Answer: It depends. Today, SmartPak clears up some common horse-owner confusion about feeding grain and meeting a horse’s nutritional needs.
From the SmartPak Blog:
Kelly does morning feedings at the barn where her horse is boarded. Most of the horses just get a “scoop” or two of “pellets,” plus a bit of beet pulp. The ponies get less, the school horses and hard keepers get more.
Until recently, Kelly had never thought about anything other than maintaining her horse’s weight and energy level. She hadn’t considered whether his vitamin and mineral requirements were being met. Actually, she didn’t even know the “pellets” they feed are a fortified grain containing added vitamins and minerals.
Then her barn participated in a survey to help them determine how many of the horses were getting their vitamin and mineral needs met from their grain ration. They were shocked to discover that over 40 horses out of 60 in the barn (including Kelly’s!) weren’t being fed enough of the fortified grain to cover their nutrient requirements, and therefore needed a multi-vitamin/mineral supplement.
This is common. Fortified grain provides a complete and balanced selection of nutrients, but will only meet 100% of a horse’s vitamin and mineral needs if you feed the full amount recommended on the feed bag for his age, weight and workload.
But because horses have such varying energy (calorie) needs, many of them don’t actually need that much grain. In fact, feeding excessive amounts of grain is unhealthy for your horse’s digestive system and puts him at risk for serious problems like ulcers. Every horse should eat 1-2% of his body weight per day in hay or other forage. Then he should be fed the minimum amount of grain he needs for energy depending on his workload, life stage and whether he is a hard keeper, easy keeper or somewhere in between. For horses that don’t need much grain, multi-vitamins are the perfect solution to provide the nutrients they need, without the calories they don’t.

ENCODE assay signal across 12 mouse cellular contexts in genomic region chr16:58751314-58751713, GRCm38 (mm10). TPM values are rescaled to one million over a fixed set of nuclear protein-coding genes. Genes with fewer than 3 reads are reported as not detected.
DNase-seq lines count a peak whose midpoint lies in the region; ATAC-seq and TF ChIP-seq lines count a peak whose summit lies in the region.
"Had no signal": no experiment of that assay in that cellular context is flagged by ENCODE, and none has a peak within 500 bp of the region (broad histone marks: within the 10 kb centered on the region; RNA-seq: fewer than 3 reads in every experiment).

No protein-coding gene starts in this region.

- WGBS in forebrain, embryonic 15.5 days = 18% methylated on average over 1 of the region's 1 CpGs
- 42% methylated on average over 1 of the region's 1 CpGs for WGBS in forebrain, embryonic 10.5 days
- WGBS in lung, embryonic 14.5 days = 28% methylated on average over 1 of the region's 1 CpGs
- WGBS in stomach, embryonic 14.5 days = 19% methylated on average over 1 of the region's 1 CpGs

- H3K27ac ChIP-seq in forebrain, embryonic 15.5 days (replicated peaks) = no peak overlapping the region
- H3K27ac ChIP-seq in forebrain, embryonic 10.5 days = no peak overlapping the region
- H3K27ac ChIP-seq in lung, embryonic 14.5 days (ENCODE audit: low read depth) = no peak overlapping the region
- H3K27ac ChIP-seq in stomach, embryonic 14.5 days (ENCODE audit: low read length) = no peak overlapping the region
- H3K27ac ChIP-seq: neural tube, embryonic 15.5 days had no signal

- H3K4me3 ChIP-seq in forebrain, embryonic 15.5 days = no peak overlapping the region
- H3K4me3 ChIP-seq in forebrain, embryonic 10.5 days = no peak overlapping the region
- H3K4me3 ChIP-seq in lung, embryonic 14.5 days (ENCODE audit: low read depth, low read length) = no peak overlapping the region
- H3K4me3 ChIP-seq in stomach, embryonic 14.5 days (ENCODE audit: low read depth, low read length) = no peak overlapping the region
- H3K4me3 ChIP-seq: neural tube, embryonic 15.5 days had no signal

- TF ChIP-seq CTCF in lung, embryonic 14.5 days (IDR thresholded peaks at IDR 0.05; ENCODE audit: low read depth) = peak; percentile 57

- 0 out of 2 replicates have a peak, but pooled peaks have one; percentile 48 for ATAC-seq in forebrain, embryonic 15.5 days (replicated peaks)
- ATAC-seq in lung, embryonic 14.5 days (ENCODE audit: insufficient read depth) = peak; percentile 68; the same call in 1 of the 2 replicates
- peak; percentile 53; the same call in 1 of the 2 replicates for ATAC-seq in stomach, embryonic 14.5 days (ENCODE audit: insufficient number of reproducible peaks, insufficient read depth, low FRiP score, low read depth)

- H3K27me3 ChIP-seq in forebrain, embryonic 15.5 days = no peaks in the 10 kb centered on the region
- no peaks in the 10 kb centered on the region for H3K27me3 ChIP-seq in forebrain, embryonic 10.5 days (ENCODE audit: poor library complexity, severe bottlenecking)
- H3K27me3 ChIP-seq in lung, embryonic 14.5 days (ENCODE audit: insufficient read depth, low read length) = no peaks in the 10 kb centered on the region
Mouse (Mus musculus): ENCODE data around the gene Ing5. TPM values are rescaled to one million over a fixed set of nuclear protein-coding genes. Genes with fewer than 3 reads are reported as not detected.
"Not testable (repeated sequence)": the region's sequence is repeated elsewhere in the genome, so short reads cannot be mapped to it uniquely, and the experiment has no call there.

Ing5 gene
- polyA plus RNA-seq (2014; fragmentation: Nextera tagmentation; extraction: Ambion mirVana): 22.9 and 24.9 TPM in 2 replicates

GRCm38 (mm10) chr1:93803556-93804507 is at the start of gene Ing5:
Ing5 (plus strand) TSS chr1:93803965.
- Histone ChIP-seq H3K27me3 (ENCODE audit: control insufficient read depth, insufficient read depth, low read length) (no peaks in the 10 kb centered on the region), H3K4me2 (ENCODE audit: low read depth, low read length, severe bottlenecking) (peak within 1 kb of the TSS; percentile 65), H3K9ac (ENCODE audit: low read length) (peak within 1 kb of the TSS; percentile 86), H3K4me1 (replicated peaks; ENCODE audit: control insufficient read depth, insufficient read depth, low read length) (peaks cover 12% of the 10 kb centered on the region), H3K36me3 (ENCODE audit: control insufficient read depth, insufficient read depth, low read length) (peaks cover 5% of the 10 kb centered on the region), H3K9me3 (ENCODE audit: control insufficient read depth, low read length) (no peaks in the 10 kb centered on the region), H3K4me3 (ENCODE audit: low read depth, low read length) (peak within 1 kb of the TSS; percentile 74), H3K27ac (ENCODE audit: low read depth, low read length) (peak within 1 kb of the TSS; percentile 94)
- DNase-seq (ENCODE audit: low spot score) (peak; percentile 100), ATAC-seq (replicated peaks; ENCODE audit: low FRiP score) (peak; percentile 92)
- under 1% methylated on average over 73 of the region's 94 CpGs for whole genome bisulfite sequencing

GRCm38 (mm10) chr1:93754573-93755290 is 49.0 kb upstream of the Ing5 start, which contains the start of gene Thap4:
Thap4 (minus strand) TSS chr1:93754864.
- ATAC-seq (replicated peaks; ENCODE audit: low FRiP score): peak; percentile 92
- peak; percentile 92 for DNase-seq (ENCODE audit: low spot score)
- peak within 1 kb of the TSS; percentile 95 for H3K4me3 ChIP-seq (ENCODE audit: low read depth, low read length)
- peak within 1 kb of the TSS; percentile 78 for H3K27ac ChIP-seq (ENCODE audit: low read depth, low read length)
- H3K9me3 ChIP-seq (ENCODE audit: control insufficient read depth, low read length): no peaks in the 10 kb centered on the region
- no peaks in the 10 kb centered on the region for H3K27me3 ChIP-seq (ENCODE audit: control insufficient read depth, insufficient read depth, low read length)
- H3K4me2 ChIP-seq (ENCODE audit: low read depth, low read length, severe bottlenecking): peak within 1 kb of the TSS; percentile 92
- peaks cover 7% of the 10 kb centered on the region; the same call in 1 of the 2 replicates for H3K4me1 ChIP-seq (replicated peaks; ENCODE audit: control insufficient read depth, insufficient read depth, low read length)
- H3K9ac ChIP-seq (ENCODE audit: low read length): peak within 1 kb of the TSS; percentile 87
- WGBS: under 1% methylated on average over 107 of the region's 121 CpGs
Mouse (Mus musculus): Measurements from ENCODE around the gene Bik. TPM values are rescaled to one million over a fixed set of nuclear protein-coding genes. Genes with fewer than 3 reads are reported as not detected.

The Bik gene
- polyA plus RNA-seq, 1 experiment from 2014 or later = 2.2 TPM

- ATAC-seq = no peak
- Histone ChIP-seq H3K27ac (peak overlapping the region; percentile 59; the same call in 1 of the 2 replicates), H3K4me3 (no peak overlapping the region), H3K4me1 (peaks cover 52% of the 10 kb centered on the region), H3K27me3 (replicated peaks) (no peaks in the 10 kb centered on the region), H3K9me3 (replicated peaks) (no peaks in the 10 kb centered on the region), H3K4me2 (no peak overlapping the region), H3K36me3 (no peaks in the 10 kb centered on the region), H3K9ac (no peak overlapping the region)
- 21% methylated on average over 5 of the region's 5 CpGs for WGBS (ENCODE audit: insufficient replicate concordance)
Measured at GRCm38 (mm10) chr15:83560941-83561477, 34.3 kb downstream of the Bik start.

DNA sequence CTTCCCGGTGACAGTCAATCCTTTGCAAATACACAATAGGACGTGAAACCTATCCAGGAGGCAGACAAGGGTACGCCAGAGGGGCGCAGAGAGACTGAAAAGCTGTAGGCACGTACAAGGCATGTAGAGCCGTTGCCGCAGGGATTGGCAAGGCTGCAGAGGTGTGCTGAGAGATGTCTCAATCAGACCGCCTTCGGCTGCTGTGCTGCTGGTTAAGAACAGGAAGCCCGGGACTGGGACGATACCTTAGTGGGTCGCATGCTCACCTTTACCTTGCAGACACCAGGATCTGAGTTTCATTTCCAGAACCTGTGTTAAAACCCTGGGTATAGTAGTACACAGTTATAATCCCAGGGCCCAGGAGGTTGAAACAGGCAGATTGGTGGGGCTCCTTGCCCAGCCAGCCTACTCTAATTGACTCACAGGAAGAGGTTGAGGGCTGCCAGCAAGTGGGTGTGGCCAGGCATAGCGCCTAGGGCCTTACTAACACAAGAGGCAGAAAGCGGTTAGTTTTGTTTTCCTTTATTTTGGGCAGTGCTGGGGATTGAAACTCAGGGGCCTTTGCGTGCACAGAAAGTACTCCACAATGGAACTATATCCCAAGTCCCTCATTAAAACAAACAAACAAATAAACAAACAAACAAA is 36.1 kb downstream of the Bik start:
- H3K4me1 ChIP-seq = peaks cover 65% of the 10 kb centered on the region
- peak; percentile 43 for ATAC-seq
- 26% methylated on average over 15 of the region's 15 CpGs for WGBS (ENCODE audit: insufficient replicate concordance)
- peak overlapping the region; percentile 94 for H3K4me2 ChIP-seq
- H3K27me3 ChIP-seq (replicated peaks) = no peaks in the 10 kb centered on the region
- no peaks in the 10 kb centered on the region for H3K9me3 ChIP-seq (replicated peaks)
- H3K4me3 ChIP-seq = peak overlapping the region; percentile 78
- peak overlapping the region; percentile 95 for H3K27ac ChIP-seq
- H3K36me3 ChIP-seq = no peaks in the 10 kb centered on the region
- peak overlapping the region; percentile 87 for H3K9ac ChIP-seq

Use the following examples to rethink whether your horse’s needs are being met by his daily feed ration, and which supplements can help fill in the nutritional gap.
Weight: 1,100 lbs.
Daily Feed Ration: 9 pounds of fortified grain plus free choice grass hay and daily pasture turnout
Since Maverick is being fed the full amount of fortified grain recommended on his feed bag for his age, weight and workload, plus has access to fresh pasture and unlimited hay, he is getting adequate vitamins and minerals from his diet.
The verdict: No, he does not need a multi-vitamin.
Weight: 1,000 lbs.
Daily Feed Ration: 2 pounds of senior complete feed plus grass/ alfalfa mixed hay
Though “complete feeds” are designed to take the place of both hay and grain, Elvis’ scenario is common—many horse owners feed complete feeds as if they are a fortified grain. This is okay, as long as you supplement the nutrient difference. If your horse gets a complete feed, check the bag. These feeds are bulky, to provide fiber, and a “serving” is as often as much as 15 lbs daily. With only 2 lbs of complete feed and no fresh pasture, Elvis isn’t getting the vitamins and minerals a senior horse needs to feel good and have a strong immune system.
Weight: 900 lbs.
Daily Feed Ration: 1/2 pound of fortified grain, 1 pound of beet pulp and grass hay
Willow is a Morgan, lending her to be an “easy keeper.” Despite being in work and having a restricted calorie diet, she remains on the heavy side. Willow is a great example of how heavy horses can be deceiving! It is correct to restrict her calories, but eating such a small amount of fortified grain and having no access to pasture means she needs a supplement to provide vitamins and minerals without the unneeded calories of grain. In fact, it is imperative that Willow gets a supplement for the nutrients she needs.
Weight: 1,200 lbs.
Daily Feed Ration: 3 pounds of fortified grain, 2 pounds of rice bran, 2 pounds of whole oats, grass hay and alfalfa cubes
Night Shift is in work and tends to be a “hard keeper,” so he does well with the added fat and calories from rice bran and oats. But those whole grains don’t provide significant vitamins and minerals, and he isn’t getting enough fortified grain to cover those nutrients either. Additionally, horses in hard work have greater requirements for vitamins and minerals in order to stay healthy and perform at their best.